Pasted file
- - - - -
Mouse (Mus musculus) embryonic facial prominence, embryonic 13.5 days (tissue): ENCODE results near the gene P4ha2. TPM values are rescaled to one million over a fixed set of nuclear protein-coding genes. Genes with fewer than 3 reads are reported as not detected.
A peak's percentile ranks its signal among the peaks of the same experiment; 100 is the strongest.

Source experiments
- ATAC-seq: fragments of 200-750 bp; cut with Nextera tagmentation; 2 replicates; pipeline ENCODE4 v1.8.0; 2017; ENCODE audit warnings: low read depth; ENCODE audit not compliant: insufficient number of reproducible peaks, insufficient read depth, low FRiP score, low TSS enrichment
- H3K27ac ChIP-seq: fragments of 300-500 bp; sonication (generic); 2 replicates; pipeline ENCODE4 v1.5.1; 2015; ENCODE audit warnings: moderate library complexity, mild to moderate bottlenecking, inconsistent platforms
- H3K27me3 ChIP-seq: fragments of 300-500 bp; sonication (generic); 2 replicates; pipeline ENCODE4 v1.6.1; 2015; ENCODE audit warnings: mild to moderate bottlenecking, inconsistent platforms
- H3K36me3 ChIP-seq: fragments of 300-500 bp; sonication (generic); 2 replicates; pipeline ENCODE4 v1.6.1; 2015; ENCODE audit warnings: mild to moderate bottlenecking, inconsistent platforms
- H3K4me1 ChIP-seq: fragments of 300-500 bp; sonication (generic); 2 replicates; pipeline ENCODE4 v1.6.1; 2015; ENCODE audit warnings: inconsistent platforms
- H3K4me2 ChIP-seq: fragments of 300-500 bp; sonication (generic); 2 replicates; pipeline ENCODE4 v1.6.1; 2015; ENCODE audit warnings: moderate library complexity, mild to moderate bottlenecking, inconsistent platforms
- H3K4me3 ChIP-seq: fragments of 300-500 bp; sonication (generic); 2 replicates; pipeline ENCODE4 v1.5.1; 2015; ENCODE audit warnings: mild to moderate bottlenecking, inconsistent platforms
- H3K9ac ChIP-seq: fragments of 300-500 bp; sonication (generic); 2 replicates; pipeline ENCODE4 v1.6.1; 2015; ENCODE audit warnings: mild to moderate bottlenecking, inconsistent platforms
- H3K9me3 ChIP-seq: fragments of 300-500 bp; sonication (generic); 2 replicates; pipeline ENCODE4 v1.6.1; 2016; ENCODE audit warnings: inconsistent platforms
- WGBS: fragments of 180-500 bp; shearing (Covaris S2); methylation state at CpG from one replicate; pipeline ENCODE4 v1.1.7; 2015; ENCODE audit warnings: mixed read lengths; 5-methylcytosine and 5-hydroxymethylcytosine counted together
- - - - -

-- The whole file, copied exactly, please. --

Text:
Mouse (Mus musculus) embryonic facial prominence, embryonic 13.5 days (tissue): ENCODE results near the gene P4ha2. TPM values are rescaled to one million over a fixed set of nuclear protein-coding genes. Genes with fewer than 3 reads are reported as not detected.
A peak's percentile ranks its signal among the peaks of the same experiment; 100 is the strongest.

Source experiments
- ATAC-seq: fragments of 200-750 bp; cut with Nextera tagmentation; 2 replicates; pipeline ENCODE4 v1.8.0; 2017; ENCODE audit warnings: low read depth; ENCODE audit not compliant: insufficient number of reproducible peaks, insufficient read depth, low FRiP score, low TSS enrichment
- H3K27ac ChIP-seq: fragments of 300-500 bp; sonication (generic); 2 replicates; pipeline ENCODE4 v1.5.1; 2015; ENCODE audit warnings: moderate library complexity, mild to moderate bottlenecking, inconsistent platforms
- H3K27me3 ChIP-seq: fragments of 300-500 bp; sonication (generic); 2 replicates; pipeline ENCODE4 v1.6.1; 2015; ENCODE audit warnings: mild to moderate bottlenecking, inconsistent platforms
- H3K36me3 ChIP-seq: fragments of 300-500 bp; sonication (generic); 2 replicates; pipeline ENCODE4 v1.6.1; 2015; ENCODE audit warnings: mild to moderate bottlenecking, inconsistent platforms
- H3K4me1 ChIP-seq: fragments of 300-500 bp; sonication (generic); 2 replicates; pipeline ENCODE4 v1.6.1; 2015; ENCODE audit warnings: inconsistent platforms
- H3K4me2 ChIP-seq: fragments of 300-500 bp; sonication (generic); 2 replicates; pipeline ENCODE4 v1.6.1; 2015; ENCODE audit warnings: moderate library complexity, mild to moderate bottlenecking, inconsistent platforms
- H3K4me3 ChIP-seq: fragments of 300-500 bp; sonication (generic); 2 replicates; pipeline ENCODE4 v1.5.1; 2015; ENCODE audit warnings: mild to moderate bottlenecking, inconsistent platforms
- H3K9ac ChIP-seq: fragments of 300-500 bp; sonication (generic); 2 replicates; pipeline ENCODE4 v1.6.1; 2015; ENCODE audit warnings: mild to moderate bottlenecking, inconsistent platforms
- H3K9me3 ChIP-seq: fragments of 300-500 bp; sonication (generic); 2 replicates; pipeline ENCODE4 v1.6.1; 2016; ENCODE audit warnings: inconsistent platforms
- WGBS: fragments of 180-500 bp; shearing (Covaris S2); methylation state at CpG from one replicate; pipeline ENCODE4 v1.1.7; 2015; ENCODE audit warnings: mixed read lengths; 5-methylcytosine and 5-hydroxymethylcytosine counted together